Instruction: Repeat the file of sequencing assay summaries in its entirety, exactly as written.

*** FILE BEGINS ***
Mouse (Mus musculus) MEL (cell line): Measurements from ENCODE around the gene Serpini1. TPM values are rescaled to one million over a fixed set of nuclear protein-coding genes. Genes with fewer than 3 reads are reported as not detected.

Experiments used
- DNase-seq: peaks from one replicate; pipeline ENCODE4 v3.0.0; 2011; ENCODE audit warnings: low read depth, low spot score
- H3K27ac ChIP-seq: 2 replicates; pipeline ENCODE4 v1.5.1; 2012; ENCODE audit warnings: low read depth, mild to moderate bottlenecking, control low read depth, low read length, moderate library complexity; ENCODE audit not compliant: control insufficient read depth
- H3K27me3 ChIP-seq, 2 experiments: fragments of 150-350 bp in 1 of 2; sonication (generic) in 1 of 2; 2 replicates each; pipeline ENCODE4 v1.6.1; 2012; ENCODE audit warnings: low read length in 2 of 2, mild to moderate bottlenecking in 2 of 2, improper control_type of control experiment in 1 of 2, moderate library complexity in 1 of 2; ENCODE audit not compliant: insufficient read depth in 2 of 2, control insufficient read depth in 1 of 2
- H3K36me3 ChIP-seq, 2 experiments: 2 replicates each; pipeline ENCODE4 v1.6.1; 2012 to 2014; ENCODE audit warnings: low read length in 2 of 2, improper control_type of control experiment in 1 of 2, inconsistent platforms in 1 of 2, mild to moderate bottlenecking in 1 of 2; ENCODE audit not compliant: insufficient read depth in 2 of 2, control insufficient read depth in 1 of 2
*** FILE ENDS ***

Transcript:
Mouse (Mus musculus) MEL (cell line): Measurements from ENCODE around the gene Serpini1. TPM values are rescaled to one million over a fixed set of nuclear protein-coding genes. Genes with fewer than 3 reads are reported as not detected.

Experiments used
- DNase-seq: peaks from one replicate; pipeline ENCODE4 v3.0.0; 2011; ENCODE audit warnings: low read depth, low spot score
- H3K27ac ChIP-seq: 2 replicates; pipeline ENCODE4 v1.5.1; 2012; ENCODE audit warnings: low read depth, mild to moderate bottlenecking, control low read depth, low read length, moderate library complexity; ENCODE audit not compliant: control insufficient read depth
- H3K27me3 ChIP-seq, 2 experiments: fragments of 150-350 bp in 1 of 2; sonication (generic) in 1 of 2; 2 replicates each; pipeline ENCODE4 v1.6.1; 2012; ENCODE audit warnings: low read length in 2 of 2, mild to moderate bottlenecking in 2 of 2, improper control_type of control experiment in 1 of 2, moderate library complexity in 1 of 2; ENCODE audit not compliant: insufficient read depth in 2 of 2, control insufficient read depth in 1 of 2
- H3K36me3 ChIP-seq, 2 experiments: 2 replicates each; pipeline ENCODE4 v1.6.1; 2012 to 2014; ENCODE audit warnings: low read length in 2 of 2, improper control_type of control experiment in 1 of 2, inconsistent platforms in 1 of 2, mild to moderate bottlenecking in 1 of 2; ENCODE audit not compliant: insufficient read depth in 2 of 2, control insufficient read depth in 1 of 2